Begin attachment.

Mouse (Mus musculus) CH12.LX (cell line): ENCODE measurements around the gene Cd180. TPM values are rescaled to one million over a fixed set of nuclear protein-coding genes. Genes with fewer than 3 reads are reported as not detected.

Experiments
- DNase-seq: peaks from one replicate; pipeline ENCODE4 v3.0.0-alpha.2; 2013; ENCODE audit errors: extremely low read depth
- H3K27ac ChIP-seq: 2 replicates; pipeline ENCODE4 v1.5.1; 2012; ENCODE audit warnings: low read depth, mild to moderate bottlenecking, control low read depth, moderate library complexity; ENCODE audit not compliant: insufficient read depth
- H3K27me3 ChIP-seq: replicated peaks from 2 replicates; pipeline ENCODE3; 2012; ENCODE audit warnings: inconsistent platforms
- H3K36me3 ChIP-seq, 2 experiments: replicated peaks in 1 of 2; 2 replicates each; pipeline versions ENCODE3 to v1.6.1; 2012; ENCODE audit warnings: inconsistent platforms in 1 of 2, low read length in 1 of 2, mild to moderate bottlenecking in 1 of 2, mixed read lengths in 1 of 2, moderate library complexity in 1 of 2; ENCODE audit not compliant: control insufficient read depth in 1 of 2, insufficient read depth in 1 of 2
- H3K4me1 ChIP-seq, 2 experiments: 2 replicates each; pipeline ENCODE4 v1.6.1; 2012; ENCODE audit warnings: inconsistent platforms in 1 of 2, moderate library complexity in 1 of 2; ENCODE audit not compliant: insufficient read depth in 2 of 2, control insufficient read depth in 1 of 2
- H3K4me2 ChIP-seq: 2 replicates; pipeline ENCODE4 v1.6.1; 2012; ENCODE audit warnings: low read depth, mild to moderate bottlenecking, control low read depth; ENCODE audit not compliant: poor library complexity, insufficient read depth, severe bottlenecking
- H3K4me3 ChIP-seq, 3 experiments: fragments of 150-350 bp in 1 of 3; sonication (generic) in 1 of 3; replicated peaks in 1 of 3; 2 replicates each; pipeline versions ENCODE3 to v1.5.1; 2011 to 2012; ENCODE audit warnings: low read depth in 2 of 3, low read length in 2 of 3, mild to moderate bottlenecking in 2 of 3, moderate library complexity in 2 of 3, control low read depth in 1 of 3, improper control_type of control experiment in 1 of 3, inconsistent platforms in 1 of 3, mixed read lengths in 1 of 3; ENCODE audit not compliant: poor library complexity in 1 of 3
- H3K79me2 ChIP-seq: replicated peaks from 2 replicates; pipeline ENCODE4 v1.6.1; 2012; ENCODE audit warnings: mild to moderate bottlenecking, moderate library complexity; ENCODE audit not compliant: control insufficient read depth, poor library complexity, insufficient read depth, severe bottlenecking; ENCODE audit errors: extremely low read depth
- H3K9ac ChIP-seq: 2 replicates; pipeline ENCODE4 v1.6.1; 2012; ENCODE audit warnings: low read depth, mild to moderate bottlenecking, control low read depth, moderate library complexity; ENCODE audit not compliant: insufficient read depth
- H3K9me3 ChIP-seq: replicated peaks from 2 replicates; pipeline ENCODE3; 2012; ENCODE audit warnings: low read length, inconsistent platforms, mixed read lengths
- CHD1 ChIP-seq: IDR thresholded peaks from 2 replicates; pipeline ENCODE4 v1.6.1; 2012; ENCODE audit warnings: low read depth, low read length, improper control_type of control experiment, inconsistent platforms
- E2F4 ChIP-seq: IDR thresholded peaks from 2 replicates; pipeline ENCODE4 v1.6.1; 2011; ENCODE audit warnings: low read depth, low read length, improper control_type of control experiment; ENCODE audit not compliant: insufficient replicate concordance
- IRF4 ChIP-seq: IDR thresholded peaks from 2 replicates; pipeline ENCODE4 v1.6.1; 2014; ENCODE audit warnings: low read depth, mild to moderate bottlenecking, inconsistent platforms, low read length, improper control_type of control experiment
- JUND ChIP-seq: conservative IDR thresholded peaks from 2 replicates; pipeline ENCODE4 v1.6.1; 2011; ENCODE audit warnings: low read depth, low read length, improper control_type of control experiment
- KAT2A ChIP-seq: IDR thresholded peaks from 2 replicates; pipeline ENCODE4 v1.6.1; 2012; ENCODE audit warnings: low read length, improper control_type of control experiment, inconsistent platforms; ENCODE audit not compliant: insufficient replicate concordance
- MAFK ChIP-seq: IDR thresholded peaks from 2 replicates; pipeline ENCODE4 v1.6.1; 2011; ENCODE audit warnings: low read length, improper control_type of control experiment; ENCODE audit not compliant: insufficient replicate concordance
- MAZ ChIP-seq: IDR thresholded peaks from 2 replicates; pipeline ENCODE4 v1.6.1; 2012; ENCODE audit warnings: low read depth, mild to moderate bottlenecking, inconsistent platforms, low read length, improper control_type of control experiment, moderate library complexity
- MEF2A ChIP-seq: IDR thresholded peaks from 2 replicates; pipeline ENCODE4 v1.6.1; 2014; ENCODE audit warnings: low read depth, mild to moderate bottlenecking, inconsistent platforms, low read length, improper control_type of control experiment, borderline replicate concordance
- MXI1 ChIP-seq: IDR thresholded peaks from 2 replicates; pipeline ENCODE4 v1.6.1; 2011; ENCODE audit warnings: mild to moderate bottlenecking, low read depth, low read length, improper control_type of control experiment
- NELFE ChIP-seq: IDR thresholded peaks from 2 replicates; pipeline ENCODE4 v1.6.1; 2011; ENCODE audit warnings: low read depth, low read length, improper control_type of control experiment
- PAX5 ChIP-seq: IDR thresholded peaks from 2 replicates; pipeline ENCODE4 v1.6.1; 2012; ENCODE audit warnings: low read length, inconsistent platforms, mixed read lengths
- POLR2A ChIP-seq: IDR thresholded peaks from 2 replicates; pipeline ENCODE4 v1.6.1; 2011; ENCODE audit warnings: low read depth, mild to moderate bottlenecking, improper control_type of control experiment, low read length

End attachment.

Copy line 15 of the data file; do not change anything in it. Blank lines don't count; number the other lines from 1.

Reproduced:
- IRF4 ChIP-seq: IDR thresholded peaks from 2 replicates; pipeline ENCODE4 v1.6.1; 2014; ENCODE audit warnings: low read depth, mild to moderate bottlenecking, inconsistent platforms, low read length, improper control_type of control experiment